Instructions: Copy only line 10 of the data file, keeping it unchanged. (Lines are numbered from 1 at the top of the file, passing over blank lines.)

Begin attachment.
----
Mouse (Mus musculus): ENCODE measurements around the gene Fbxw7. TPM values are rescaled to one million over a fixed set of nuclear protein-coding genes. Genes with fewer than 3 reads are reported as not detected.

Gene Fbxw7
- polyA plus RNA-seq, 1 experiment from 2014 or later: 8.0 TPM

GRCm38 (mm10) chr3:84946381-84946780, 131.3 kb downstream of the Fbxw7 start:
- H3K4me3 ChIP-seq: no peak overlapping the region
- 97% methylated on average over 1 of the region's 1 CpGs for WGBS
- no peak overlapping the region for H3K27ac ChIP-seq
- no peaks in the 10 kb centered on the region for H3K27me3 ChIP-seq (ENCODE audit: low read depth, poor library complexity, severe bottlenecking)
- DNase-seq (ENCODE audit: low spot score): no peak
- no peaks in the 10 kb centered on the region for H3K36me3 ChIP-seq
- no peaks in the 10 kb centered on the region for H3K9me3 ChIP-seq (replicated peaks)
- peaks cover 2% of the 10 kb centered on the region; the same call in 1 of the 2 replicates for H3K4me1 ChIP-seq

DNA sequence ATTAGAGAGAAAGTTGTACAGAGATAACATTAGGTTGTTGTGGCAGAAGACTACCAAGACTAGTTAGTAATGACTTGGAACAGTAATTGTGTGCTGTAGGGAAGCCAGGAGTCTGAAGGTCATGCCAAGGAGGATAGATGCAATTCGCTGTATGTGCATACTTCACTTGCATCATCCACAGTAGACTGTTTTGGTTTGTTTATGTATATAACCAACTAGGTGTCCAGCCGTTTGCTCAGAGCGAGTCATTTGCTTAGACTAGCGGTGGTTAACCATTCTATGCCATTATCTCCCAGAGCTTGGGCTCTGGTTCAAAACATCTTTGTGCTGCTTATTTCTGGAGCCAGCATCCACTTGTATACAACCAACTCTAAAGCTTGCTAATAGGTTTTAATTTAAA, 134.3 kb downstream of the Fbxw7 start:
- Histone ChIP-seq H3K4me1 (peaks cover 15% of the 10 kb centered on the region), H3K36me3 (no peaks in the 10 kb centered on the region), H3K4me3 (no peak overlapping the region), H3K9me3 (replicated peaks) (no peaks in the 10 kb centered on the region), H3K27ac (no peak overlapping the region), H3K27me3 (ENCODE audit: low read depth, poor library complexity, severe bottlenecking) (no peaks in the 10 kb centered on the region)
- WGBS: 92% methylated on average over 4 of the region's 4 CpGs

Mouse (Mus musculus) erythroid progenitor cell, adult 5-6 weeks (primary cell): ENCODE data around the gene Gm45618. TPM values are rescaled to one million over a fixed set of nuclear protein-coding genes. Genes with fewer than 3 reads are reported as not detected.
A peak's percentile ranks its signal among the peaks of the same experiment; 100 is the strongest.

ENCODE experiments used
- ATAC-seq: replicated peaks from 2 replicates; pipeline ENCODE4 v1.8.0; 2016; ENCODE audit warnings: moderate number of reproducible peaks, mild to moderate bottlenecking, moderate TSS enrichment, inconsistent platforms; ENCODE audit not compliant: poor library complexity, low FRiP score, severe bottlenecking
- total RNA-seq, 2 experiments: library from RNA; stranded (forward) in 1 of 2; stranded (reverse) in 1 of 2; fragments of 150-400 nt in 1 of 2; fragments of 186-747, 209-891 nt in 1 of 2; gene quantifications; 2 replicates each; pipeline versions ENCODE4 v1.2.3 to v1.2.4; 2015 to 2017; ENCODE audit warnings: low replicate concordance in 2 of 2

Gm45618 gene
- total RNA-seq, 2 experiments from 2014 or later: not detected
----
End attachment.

- no peaks in the 10 kb centered on the region for H3K36me3 ChIP-seq